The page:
Columbia Housing is looking for alternative ways to reduce lockouts without charging students.
Previously, Housing had proposed implementing a policy to charge students $5 after their third visit to the Hartley Hospitality Desk to pick up a spare key, and $20 after the second time their key was delivered to their room.
But after negative student reactions, Housing is considering making students who have repeated room lock-outs meet with their graduate housing directors or associate directors to discuss the problems rather than pay a fee for key loans. The $20 fee for repeated key assists would stay in place.
“Taking into consideration student feedback and evaluating together with its advisory committee and Residential Programs, Housing is still finalizing details of the new policy,” a spokesperson for Columbia Housing said in a statement. “It will still include a fee structure for key assists, but may take an approach with key loans similar to the current Residential Programs administrative conduct process. However, these details need to be further vetted within Housing and Residential Programs.”
The spokesperson added that the goal is to make a “close-to-final” policy decision by Room Selection and to pilot the program in September 2014.
According to records supplied by Columbia College Student Council student services representative Christopher Godshall, CC ’15, an average of 1,600 students are locked out of their rooms each month. Housing hopes to reduce that number with the policy change.
Godshall met with representatives from Housing last week to discuss alternative solutions after hearing student concerns.
“This is a better way to get these numbers down for borrowed keys when you go to the desk yourself,” Godshall said.
Godshall said that meeting with residential life staff after three room lockouts would be more effective than charging students.
“If their goal is to change behavior, a more effective way to do that would be to talk to that student and follow up with that student if they’re continuing to exhibit the behavior they’re trying to change versus just charging them,” Godshall said.
Godshall added that a charge “in a way, kind of condones the behavior.”
The discussion comes after Sinclair Target, CC ’15, started a petition against the proposed charge, which garnered more than 290 signatures from students as of Sunday. Target said he supported the newly suggested policy change.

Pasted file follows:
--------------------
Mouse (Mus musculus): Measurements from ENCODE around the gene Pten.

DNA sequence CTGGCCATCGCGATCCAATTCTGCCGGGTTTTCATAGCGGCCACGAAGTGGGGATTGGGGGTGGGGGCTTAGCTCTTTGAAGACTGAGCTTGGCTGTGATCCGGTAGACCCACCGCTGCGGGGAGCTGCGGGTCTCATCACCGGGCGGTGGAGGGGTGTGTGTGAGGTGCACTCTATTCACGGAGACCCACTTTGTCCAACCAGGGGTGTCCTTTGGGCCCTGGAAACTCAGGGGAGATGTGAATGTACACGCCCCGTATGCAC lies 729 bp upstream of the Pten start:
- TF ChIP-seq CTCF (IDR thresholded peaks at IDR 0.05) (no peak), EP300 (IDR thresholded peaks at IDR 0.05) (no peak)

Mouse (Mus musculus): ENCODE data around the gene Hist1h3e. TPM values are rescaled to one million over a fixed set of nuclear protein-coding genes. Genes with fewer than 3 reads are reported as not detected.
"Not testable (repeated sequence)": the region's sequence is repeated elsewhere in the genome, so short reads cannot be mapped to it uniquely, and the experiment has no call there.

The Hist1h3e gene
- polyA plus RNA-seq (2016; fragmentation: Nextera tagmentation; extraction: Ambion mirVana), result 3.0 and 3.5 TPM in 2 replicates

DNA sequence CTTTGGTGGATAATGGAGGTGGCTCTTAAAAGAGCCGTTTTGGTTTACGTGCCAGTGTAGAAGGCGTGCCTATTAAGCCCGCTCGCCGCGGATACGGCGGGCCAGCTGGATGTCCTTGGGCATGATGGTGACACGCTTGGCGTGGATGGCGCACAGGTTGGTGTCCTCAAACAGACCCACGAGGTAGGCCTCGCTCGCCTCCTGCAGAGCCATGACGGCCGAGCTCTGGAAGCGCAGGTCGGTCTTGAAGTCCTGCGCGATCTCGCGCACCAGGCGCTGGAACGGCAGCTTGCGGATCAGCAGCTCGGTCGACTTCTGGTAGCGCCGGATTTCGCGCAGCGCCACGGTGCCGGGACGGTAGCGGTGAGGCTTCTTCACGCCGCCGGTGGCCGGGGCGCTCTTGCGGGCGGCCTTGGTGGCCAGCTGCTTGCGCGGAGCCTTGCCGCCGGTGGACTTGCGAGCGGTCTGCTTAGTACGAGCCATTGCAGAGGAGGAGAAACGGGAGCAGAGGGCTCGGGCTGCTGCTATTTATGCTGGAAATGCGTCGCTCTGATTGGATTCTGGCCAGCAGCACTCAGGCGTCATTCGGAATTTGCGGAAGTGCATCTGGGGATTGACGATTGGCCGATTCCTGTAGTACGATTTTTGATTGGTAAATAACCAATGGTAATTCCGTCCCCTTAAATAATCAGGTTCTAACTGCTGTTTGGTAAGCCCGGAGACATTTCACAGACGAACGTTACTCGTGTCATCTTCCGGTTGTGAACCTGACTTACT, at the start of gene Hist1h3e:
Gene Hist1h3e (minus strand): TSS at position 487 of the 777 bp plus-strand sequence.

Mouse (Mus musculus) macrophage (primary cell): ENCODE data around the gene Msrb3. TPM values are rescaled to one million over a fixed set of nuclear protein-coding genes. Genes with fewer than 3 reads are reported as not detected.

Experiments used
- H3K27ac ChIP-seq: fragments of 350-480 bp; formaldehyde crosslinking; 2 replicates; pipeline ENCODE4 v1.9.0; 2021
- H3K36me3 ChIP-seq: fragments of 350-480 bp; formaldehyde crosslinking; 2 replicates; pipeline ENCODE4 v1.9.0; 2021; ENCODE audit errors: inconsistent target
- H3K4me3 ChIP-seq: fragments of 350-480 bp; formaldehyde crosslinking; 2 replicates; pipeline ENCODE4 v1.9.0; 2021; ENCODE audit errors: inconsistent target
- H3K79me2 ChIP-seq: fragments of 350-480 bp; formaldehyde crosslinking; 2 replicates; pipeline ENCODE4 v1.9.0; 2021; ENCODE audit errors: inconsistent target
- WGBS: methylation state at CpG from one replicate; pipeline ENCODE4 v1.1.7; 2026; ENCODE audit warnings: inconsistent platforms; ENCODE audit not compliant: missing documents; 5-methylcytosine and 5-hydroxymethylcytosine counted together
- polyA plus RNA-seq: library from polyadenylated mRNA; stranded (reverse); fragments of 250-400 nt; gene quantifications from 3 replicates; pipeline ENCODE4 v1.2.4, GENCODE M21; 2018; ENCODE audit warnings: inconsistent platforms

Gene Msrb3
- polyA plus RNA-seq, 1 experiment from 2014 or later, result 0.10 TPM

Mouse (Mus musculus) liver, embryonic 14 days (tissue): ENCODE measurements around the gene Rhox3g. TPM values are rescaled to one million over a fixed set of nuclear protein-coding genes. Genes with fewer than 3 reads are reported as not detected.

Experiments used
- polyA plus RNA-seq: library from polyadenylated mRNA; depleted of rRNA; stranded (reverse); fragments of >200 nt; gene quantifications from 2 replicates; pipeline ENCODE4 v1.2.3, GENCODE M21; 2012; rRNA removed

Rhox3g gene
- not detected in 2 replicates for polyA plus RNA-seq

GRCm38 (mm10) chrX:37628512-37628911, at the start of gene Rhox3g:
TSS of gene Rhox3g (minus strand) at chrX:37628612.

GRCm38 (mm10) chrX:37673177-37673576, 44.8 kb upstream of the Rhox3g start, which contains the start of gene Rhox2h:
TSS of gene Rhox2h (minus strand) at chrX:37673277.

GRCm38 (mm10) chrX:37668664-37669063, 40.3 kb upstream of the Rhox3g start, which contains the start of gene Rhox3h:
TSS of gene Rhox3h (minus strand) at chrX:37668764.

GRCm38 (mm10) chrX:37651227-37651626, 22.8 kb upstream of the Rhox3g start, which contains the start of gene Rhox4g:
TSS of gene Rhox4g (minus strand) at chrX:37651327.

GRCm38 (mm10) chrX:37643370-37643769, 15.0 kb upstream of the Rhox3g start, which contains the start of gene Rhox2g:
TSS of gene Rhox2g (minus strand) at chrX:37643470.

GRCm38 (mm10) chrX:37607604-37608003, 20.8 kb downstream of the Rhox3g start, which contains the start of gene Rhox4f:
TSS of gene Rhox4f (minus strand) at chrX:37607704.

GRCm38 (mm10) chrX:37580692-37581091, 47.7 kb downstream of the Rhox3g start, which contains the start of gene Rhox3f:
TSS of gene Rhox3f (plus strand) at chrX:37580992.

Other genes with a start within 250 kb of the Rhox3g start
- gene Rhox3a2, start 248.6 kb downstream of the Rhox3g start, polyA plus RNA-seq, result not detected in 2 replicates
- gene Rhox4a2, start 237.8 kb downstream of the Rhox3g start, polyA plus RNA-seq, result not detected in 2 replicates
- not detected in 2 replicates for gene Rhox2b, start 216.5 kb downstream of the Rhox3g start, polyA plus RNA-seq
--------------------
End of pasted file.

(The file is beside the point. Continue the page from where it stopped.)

“I think it’s a much better alternative,” Target said. “This is at least addressing the problem directly. They’re trying to help people remember their keys rather than just punishing them for being forgetful, which I don’t think is very fair.”
Target said that many students were turned off by Housing’s proposal to charge them for lockouts.
“A lot of people thought it was unfair to charge students for something they were already trying their best not to do,” Target said. “The money was an issue and Columbia charges a lot for a lot of things, and they didn’t think it was a good idea to be charged more for something else.”
Godshall said that he did think the $20 charge for repeated key assists would remain in place.
"They just can’t have hospitality desk people running around like that. They’re going to do something about it,” Godshall said. “The numbers were so high that they say they were going to hire a new person to take care of this if the numbers were to stay where they are.”
Godshall also contextualized the cost of hiring a new employee as roughly equivalent to buying new desk chairs for all of the dorms in Hartley, while the funds that Housing had anticipated receiving from the fine would roughly equal the cost of desk chairs for one floor.
"There’s really nothing we can do about it. They’re pretty determined,” Godshall said. “I think that from the comments, people were more okay with this policy than the other one.”